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(Credit: Throbbing Gristle)


Genesis P-Orridge: Alternative culture's ultimate iconoclast

In terms of iconoclasts, you do not get much better than Genesis P-Orridge. A pioneer in every sense of the word, they defied expectations in myriad ways. Breaking down every barrier that was in their way, they went against the grain musically, sexually and socially. In attempting to become a “pandrogyne” with their partner Lady Jaye Breyer P-Orridge, Genesis showed that in many ways, they were above this world, way ahead of their time, with their gaze constantly fixed on the future. 

They didn’t do it all on their own, however. Genesis P-Orridge helped to rewrite the handbook for modern creatives as part of three notable groups. The first came in the challenging performance art of COUM Transmissions, the controversial Hull, England based group that changed what a band and performance could be. 

Then, they masterminded the game-changing industrial outfit Throbbing Gristle alongside the equally as iconoclastic Cosey Fanni Tutti, before forming the highly influential multi-media group, Psychic TV, in 1981. Influenced by Dadaism, the works of Burroughs and Gysin, the condition of modern society and the occult, Genesis P-Orridge had a fluid, hard to pin down, and brilliant style.

Even today, over 50 years since COUM Transmissions were formed, their activities remain mind-blowingly futuristic. Inspired by the against the grain sentiment of the counterculture and the work of The Velvet Underground, COUM Transmissions were perhaps the most forward-thinking outfit of the ’70s, and it’s hard to argue otherwise. 

If you read the group’s 1974 manifesto, you’ll heed our point: “COUM enable all kinds of people to discover their abilities to express ideas through different media. COUM believe that you don’t need special training to produce and/or enjoy, worthwhile, significant and unique works. COUM demonstrate that there are NO boundaries in any form. It has NOT all been done before, and that which has can still bear valid re-interpretation. Thee [sic] possibilities remain endless.”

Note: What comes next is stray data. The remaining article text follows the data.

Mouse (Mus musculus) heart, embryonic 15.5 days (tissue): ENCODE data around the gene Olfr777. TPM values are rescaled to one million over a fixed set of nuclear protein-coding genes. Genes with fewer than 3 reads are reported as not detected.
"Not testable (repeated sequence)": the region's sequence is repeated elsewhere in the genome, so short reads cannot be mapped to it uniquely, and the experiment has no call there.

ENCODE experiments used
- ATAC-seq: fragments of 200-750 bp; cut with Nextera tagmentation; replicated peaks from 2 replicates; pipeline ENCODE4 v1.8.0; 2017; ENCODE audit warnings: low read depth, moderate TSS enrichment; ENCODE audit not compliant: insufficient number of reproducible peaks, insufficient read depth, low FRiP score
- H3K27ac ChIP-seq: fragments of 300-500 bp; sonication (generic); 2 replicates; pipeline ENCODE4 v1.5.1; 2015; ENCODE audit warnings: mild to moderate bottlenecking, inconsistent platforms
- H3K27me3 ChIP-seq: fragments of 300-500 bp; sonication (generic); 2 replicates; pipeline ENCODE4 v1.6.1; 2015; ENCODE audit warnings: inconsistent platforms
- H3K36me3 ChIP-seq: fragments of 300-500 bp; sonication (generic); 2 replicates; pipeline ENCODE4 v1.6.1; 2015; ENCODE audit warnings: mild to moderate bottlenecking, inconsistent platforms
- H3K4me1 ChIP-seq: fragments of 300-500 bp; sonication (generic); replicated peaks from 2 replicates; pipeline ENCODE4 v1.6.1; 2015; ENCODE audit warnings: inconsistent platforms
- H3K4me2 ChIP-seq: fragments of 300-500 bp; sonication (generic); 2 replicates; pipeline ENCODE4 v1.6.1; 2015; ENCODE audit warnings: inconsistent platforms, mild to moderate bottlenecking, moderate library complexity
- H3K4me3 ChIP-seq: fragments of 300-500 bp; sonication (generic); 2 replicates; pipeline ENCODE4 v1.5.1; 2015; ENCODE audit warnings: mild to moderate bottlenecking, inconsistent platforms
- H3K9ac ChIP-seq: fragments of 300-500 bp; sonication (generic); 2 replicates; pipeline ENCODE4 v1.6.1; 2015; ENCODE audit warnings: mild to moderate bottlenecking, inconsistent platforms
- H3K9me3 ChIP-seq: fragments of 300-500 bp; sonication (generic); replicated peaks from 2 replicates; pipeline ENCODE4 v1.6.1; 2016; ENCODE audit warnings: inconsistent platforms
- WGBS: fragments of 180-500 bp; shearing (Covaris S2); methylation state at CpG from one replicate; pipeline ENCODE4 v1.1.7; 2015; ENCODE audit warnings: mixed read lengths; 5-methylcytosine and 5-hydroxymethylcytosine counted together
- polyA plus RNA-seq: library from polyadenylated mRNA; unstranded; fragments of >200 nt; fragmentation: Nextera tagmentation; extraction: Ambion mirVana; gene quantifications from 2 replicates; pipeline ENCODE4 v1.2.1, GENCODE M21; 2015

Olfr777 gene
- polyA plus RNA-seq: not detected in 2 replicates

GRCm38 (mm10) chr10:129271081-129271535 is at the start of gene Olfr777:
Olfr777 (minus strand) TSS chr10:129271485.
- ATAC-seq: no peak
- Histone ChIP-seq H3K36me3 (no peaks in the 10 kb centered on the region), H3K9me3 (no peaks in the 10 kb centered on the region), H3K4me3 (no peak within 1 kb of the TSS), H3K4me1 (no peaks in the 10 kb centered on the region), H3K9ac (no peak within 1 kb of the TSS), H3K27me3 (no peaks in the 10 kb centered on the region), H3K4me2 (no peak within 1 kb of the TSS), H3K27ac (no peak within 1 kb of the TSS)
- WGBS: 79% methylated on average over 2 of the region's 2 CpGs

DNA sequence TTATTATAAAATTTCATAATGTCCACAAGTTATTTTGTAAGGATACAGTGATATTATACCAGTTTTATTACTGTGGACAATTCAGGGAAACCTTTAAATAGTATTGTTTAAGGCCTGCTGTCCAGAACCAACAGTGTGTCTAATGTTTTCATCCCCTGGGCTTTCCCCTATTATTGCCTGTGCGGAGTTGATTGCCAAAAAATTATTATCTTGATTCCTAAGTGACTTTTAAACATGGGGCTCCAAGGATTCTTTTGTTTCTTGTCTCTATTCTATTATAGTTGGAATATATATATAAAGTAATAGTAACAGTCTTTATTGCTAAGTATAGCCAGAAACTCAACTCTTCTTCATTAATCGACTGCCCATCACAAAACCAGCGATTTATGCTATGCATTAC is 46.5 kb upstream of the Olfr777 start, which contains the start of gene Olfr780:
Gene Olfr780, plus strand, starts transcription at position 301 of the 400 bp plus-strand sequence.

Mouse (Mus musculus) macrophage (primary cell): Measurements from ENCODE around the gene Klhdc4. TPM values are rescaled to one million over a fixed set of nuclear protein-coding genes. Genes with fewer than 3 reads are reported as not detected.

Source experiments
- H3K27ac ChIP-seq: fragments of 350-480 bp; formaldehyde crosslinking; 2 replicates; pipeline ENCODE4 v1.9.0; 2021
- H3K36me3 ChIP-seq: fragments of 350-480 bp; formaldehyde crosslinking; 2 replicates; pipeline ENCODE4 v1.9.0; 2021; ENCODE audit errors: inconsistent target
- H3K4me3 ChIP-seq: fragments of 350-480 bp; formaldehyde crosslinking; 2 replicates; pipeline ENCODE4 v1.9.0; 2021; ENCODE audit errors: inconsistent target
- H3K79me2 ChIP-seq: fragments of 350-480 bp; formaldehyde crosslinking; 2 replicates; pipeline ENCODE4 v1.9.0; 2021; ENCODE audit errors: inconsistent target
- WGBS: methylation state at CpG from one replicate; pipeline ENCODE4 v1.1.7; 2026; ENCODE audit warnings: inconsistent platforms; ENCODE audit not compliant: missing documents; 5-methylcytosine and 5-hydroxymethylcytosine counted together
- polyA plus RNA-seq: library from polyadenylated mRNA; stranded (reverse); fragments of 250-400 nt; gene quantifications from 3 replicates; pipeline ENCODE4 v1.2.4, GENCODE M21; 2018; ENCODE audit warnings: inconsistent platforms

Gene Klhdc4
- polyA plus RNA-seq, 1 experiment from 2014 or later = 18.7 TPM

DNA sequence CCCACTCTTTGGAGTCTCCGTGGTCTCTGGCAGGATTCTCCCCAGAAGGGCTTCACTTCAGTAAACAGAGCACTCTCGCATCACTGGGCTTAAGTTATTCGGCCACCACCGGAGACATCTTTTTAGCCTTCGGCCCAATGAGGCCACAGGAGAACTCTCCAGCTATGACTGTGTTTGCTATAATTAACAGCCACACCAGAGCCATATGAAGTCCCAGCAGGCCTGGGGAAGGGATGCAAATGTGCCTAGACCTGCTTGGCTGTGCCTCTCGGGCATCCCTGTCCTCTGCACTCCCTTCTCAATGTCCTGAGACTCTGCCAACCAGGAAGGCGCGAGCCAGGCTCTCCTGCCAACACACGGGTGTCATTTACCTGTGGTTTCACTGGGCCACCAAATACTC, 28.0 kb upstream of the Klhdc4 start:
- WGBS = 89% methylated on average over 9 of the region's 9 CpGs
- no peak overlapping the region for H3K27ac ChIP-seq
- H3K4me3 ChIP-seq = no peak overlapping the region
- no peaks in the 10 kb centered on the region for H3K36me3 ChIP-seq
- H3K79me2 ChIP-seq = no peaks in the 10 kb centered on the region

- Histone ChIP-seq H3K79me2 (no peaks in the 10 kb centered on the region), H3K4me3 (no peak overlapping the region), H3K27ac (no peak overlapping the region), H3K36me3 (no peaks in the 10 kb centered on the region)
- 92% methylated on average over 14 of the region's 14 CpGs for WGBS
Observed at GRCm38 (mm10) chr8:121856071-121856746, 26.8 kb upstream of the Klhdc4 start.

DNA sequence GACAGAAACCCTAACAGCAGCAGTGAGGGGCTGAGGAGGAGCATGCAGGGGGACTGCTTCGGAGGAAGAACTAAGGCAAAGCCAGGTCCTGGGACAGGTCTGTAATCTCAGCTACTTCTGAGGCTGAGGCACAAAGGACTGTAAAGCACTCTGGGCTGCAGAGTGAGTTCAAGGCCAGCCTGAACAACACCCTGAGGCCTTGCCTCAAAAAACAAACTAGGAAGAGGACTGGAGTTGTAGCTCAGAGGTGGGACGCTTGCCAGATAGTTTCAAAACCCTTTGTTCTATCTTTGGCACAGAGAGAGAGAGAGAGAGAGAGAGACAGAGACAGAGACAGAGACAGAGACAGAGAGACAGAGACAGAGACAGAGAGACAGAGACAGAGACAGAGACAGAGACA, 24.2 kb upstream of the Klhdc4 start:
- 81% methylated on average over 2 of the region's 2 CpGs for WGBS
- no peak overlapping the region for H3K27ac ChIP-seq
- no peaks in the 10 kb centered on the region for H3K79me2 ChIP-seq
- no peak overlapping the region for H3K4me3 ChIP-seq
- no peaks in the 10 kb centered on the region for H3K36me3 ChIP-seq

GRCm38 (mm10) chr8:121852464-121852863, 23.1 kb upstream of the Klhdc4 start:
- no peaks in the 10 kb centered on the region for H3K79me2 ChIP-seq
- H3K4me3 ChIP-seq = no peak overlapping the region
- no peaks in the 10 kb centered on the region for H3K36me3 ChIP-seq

During an interview with the New Yorker in 2011, P-Orridge explained why COUM and Throbbing Gristle adopted such an experimental approach. They expressed how the industrial north of Britain and the spectre of the Blitz imbued both groups’ work with such a cold dose of modernity. They were making art for modern Britain. 

They said: “I began having my own dialogue with myself: Can’t there be something about my experience, as a person in Europe, who grew up playing as a child in the bauxite after the Blitz? Who’s talking about that happening to me? The destruction of the railways and the mill factories closing down in Manchester because cotton was too expensive. That was a very conscious thought: What could be done? Is there a way to make music that includes this experience, that includes what we’ve been living within—cars honking, trains going past, buses grinding gears, people shouting in the streets?” 

They continued: “We’d been reading Silence, by John Cage, and that was the last key, really. Chairs scraping can now be the music; what do we want to include? No drummer, because music is so quickly fixed and made traditional and acceptable by the four-four-drum pan of the rock music. Then why do you need to know how to play? What is an instrument? Something that makes a noise, amplified or not. We don’t need to know how to play. What’s around? What can we use, in the spirit of a Duchamp readymade?”